The human olfactory system plays a key role not only in smell, but also in our most basic social interactions, emotions and recollections.
The Azrieli Foundation has supported the extraordinary work of Israel’s Weizmann Institute of Science for many years. With a shared vision to enable scientific research for the benefit of humanity, the Foundation has made significant donations to ground-breaking neurodevelopmental research, systems biology and generous fellowships.
Most recently, the Azrieli Foundation established the Azrieli National Institute for Human Brain Imaging and Research at Weizmann. With a gift of $15 million, Weizmann was able to purchase a 7 Tesla (7T) Magnetic Resonance Imaging (MRI) machine and develop a country-wide research hub that provides unique opportunities and clinical collaborations focused on the human brain. At 7T, the MRI has the highest power currently in use with human subjects and is the only such machine in the Middle East.
One of the key challenges to fully understanding how the human brain works is its exceptionally complex connectivity. To probe this connectivity, scientists need to measure activity from the entire brain simultaneously, and functional brain imaging is the best, and nearly only, way to do this.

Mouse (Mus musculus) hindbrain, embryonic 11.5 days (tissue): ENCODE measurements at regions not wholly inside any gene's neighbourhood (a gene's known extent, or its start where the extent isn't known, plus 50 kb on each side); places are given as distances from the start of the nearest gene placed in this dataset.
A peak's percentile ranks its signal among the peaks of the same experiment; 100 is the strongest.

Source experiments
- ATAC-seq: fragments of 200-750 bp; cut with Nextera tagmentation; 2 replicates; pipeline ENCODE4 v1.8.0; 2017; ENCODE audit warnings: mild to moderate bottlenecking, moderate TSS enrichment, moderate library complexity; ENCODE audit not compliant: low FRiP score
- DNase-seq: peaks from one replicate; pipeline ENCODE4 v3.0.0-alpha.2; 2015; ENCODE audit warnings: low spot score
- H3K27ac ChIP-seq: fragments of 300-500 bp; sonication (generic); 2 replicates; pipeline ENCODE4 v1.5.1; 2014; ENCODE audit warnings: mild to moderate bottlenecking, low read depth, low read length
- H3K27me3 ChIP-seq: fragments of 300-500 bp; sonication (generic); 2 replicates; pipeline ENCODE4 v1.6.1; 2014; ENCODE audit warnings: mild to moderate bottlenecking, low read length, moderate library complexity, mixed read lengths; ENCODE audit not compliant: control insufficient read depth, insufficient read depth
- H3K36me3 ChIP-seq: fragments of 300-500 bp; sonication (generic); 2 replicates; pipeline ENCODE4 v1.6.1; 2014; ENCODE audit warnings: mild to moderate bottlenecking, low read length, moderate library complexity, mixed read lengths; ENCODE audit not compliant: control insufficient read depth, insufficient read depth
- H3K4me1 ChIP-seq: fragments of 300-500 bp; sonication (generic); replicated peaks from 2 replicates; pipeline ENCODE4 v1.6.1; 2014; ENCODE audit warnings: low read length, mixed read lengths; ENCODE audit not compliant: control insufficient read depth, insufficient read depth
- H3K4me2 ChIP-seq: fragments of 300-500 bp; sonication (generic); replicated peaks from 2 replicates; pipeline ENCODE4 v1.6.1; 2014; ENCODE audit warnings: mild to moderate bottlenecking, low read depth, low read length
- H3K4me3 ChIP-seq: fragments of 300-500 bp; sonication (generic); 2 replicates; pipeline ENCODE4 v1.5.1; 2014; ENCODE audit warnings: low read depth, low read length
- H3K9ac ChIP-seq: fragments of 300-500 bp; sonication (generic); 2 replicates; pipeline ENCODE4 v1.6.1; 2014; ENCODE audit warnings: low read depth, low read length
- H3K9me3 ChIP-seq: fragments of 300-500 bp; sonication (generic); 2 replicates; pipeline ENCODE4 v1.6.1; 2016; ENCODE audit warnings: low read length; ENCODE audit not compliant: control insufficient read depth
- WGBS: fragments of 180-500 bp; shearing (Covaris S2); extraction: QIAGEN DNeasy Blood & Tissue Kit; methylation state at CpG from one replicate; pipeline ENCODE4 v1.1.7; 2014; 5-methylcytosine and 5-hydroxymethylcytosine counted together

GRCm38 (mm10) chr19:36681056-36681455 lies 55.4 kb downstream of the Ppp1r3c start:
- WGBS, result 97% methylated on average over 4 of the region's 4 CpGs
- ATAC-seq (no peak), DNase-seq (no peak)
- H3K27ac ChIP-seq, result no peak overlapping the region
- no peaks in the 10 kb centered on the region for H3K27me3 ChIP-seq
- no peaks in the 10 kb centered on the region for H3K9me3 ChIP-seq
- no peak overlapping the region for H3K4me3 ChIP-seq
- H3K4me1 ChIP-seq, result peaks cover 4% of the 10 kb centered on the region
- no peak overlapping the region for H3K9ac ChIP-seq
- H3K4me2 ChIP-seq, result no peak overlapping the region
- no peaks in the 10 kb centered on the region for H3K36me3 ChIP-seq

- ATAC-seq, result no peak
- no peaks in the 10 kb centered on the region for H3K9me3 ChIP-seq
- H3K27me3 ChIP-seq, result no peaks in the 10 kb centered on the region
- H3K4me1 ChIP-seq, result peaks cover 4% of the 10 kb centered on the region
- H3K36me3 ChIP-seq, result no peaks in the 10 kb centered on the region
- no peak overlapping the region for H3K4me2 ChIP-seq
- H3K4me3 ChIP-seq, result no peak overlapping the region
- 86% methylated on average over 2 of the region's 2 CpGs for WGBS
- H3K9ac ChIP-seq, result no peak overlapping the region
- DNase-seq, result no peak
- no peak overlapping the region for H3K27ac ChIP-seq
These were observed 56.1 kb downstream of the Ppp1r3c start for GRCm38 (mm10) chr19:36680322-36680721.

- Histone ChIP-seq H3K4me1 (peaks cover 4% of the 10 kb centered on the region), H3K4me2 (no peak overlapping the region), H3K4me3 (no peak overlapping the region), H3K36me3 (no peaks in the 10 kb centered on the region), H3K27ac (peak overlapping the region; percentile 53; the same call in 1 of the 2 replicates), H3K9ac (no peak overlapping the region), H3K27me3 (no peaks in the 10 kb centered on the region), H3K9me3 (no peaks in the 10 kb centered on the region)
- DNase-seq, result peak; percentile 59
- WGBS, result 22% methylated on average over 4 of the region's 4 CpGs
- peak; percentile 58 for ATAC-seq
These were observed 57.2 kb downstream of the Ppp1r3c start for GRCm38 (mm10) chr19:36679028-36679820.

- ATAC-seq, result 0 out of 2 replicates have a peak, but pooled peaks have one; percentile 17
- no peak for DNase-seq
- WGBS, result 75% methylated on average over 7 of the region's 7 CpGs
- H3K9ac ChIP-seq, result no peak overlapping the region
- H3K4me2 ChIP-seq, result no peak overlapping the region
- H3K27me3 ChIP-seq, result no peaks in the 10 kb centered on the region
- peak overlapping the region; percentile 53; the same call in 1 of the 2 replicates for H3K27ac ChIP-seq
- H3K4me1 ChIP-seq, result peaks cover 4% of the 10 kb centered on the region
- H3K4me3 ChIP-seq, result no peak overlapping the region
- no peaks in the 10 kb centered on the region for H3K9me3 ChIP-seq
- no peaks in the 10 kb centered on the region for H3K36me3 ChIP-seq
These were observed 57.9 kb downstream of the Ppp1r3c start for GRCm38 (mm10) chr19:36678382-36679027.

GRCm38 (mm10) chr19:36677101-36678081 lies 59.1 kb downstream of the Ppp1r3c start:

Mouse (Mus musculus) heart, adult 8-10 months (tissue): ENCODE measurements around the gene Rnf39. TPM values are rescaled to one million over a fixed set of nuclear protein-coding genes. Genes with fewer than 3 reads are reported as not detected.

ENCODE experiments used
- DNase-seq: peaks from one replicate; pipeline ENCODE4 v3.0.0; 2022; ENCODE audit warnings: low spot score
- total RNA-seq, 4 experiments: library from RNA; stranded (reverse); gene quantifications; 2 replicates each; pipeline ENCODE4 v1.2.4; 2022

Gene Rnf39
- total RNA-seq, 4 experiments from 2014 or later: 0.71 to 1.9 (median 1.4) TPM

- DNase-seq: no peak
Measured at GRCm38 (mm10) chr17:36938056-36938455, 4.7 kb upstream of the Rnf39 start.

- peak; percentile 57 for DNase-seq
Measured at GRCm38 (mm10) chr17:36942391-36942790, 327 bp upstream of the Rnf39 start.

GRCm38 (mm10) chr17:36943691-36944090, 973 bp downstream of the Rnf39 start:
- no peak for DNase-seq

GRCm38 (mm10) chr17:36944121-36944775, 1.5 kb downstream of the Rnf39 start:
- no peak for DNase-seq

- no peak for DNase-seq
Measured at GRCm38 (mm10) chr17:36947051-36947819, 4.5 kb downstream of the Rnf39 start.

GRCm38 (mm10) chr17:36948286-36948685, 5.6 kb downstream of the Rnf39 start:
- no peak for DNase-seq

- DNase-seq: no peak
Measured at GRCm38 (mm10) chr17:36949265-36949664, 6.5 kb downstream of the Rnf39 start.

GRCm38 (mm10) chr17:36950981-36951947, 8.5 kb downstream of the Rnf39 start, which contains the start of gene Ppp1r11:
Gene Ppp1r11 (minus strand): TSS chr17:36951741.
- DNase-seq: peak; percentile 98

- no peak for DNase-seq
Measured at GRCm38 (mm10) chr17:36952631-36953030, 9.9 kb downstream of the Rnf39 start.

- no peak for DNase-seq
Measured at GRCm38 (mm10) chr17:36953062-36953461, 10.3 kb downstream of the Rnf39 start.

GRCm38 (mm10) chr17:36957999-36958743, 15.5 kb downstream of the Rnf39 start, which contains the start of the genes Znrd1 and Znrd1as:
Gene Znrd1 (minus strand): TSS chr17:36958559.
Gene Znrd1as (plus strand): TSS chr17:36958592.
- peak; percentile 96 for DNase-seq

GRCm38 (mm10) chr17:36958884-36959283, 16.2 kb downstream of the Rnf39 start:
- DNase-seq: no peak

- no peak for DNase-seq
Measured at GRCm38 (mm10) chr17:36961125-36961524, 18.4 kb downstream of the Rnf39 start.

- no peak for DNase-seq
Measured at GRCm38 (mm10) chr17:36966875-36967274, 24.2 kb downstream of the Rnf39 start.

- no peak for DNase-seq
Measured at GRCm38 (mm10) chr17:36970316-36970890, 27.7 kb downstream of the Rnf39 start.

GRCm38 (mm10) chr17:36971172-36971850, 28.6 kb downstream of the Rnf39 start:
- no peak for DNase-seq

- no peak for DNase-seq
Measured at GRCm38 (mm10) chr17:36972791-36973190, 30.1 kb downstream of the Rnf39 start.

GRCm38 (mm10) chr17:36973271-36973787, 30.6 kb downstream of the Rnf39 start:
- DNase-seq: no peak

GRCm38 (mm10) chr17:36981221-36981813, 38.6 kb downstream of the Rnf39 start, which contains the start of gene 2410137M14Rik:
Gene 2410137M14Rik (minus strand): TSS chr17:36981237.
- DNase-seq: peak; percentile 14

An MRI can provide scientists and clinicians with information that is impossible to get any other way. It can record the brain both when at rest and when actively performing a sensory or cognitive task. Most brain imaging is done with MRIs with lower field strength (1.5T or 3T). The higher the magnetic field, the better the resolution of images, and the faster they can be obtained, which means that more information can be extracted from images.
Here is a glimpse into some of the research done at the Azrieli National Institute for Human Brain Imaging using the 7T MRI.
The Director of the Azrieli National Institute for Human Brain Imaging and Research is Prof. Noam Sobel. His fascinating area of research explores how the brain processes smell, which is called olfaction.
The human olfactory system plays a key role not only in smell, but also in our most basic social interactions, emotions and recollections. Faulty functioning of this system may indicate early signs of neurological and cognitive deteriorations, for example, in Alzheimer’s disease and Parkinson’s disease.
Prof. Sobel has pioneered the development and construction of tools that emit and measure smells, and led the way in the use of brain imaging to measure the human brain’s response to odors. His earlier efforts include explaining how the brain uses two nostrils to form an olfactory image and developing technology that enables severely disabled people to communicate and steer a wheelchair by simply sniffing. More recent examples include using olfactory responses to predict who will recover from coma and brain injury, and a numerical way to represent odors – “a measure of smell” – that may one day make it possible to transmit smell over the internet. The Sobel group has also been very involved in the response to COVID-19, developing an online olfactory self-test known as SmellTracker that allows for rapid self-diagnosis at home.
One of the key challenges to fully understanding how the human brain works is its exceptionally complex connectivity.